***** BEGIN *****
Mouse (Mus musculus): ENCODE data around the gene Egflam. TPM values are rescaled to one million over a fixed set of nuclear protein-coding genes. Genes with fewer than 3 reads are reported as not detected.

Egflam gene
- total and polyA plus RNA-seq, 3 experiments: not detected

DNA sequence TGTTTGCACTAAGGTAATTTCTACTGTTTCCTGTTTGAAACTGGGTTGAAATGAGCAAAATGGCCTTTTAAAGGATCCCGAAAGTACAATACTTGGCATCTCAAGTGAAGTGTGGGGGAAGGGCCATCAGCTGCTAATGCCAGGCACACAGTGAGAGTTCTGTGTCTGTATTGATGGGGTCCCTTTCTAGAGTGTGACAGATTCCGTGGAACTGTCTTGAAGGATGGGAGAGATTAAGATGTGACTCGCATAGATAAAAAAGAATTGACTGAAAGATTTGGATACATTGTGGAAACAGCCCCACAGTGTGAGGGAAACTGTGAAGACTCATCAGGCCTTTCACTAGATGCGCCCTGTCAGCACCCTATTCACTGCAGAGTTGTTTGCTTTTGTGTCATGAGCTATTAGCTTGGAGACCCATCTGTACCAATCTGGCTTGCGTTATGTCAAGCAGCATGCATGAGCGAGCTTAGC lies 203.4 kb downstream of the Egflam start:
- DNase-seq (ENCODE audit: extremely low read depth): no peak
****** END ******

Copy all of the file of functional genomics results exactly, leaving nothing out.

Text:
Mouse (Mus musculus): ENCODE data around the gene Egflam. TPM values are rescaled to one million over a fixed set of nuclear protein-coding genes. Genes with fewer than 3 reads are reported as not detected.

Egflam gene
- total and polyA plus RNA-seq, 3 experiments: not detected

DNA sequence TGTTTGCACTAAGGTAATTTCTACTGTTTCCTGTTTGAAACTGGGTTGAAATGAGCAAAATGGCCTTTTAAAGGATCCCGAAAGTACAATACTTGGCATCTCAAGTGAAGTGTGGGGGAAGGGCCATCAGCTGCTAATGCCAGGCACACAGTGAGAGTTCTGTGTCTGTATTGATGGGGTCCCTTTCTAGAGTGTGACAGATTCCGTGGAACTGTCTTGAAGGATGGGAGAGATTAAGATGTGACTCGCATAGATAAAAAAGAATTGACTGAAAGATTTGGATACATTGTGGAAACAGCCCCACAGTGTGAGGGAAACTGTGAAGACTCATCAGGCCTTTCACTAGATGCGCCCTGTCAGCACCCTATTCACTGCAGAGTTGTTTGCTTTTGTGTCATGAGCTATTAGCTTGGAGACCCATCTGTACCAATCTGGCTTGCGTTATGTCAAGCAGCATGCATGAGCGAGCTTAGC lies 203.4 kb downstream of the Egflam start:
- DNase-seq (ENCODE audit: extremely low read depth): no peak